Traditional stand-alone clinical trials for prevention typically face challenges of: poor recruitment, poor assumptions about relevant parameters (i.e. the size of a treatment effect), poor generalisability of results, and long follow-up periods. Currently, there is an increase in recruiting trial populations from observational cohorts where the trail design has access to a breadth of information. Within the broad area of mater protocols , adaptive platform trials  with adaptive enrichment  typically utilise single time point biomarkers or subgroups. By modelling the cohort population we may identify individuals who are more likely to progress and recruit these individuals into a trial. This will address a key challenge within prevention trials that typically require long follow-up to accrue sufficient clinical events.
The project will develop novel trial within cohort designs, building on the design of the European Prevention of Alzheimer’s Dementia (EPAD) consortium. The project is focused on important clinical targets for prevention trials that typically involve long and costly recruitment. Novel trial with cohort designs have the potential to reduce participant burden. Firstly we will develop longitudinal models for disease progression using latent class models to account for multiple latent progression trajectories. The progression model will be used to explore trial enrichment to maximise efficiency and statistical power, while minimising expected follow-up. There are challenges linking progression models and optimising trial operating characteristics, and this will build on existing work using latent class linear mixed-models to optimise the efficiency of treatment effect estimates . Finally, the project will explore adaptive designs to fully leverage the linked longitudinal progression model. Dr Tom will provide access to the EPAD Longitudinal Cohort Study (LCS) for recruitment into trials (designed to support platform trial designs ).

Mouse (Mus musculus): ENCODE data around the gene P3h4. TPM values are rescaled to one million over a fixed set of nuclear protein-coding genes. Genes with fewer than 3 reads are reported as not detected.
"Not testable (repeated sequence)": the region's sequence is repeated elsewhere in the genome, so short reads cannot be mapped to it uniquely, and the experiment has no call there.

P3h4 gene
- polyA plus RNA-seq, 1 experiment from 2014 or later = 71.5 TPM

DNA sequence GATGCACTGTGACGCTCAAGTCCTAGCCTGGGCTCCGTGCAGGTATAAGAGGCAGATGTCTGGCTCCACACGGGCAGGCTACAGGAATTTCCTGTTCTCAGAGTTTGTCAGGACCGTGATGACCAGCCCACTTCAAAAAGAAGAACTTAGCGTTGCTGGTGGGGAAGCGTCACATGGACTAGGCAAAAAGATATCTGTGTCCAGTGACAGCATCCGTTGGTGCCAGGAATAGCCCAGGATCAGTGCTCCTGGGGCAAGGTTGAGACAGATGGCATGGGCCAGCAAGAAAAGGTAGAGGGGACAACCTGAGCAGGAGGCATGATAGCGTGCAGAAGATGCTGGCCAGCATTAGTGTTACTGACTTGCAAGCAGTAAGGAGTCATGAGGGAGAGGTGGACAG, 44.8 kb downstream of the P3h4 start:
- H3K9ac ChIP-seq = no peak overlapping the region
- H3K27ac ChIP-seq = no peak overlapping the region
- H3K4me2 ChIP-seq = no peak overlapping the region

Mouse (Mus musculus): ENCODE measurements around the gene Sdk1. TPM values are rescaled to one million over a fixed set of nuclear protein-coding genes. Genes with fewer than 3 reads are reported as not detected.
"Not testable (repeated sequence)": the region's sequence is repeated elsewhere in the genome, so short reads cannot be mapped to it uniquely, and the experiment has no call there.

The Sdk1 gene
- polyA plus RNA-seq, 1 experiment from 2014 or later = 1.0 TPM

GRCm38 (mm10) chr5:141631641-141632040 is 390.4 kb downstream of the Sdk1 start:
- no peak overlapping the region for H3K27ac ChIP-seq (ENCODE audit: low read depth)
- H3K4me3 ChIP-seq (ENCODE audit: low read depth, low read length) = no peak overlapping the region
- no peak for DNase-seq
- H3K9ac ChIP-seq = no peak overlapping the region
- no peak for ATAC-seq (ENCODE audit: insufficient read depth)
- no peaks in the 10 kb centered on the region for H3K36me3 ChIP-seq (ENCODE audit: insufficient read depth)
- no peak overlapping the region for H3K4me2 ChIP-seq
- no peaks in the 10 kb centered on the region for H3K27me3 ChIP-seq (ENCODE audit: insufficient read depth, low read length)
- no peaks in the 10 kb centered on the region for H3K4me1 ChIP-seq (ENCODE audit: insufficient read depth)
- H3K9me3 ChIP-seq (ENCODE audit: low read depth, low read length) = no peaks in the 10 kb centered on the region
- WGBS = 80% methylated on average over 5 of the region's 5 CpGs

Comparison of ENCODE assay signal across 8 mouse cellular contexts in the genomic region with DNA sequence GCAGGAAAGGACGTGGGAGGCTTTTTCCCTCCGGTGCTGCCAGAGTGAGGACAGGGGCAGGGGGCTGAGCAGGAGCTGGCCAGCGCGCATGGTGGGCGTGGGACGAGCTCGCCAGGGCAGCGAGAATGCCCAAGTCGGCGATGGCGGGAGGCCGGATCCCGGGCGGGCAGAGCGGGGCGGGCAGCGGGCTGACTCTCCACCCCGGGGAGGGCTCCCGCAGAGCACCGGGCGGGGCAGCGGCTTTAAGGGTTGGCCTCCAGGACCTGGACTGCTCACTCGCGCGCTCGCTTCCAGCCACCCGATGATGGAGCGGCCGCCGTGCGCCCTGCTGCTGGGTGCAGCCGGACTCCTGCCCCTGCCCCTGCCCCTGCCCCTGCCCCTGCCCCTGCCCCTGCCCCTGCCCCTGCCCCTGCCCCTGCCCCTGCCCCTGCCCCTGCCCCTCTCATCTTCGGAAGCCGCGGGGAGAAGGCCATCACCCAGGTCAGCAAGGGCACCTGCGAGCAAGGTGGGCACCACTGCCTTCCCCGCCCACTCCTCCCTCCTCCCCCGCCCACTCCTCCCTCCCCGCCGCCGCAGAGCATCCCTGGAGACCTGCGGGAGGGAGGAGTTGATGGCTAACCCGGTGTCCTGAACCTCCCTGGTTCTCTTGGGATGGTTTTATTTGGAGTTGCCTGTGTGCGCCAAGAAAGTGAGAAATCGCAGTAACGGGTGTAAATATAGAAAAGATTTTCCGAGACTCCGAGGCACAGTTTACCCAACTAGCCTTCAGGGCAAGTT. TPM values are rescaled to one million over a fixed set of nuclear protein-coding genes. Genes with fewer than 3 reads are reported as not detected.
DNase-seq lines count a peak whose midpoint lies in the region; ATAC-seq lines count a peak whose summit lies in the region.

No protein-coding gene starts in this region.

As a trial statistical methodology project there will be no fieldwork aspect. This project will build upon a completed study, so there is no opportunity for direct PPI in that regard. However, the University of Cambridge's Biomedical Campus is engaged in many active dementia focused research studies. Through Dr White's collaboration with the Department of Psychiatry, and the wider Clinical School, the applicant will have opportunities to observe and receive training around PPI. In addition there may be PPI training opportunities through the DTP network. Although focused on designing statistically efficient studies, the aim is to reduce patient burden; all study design should be in collaboration with patients and participants to ensure the research is acceptable, relevant, and informative.
Primary supervision by Dr White (Cambridge) will involve regular meetings, Dr Tom (Cambridge) will co-supervise and include the student within their broader statistical research group.
HOW TO APPLY
You are applying for a PhD studentship from the MRC TMRP DTP. A list of potential projects and the application form is available online at:
Please complete the form fully. Incomplete forms will not be considered. CVs will not be accepted for this scheme.
Please apply giving details for your first choice project. You can provide details of up to two other TMRP DTP projects you may be interested in at section B of the application form.
Before making an application, applicants should contact the project supervisor to find out more about the project and to discuss their interests in the research before 09 January 2023.
The deadline for applications is 4pm (GMT) 16 January 2023. Late applications will not be considered.
Completed application forms must be returned to: [Email Address Removed]
Informal enquiries may be made to Dr White - [Email Address Removed]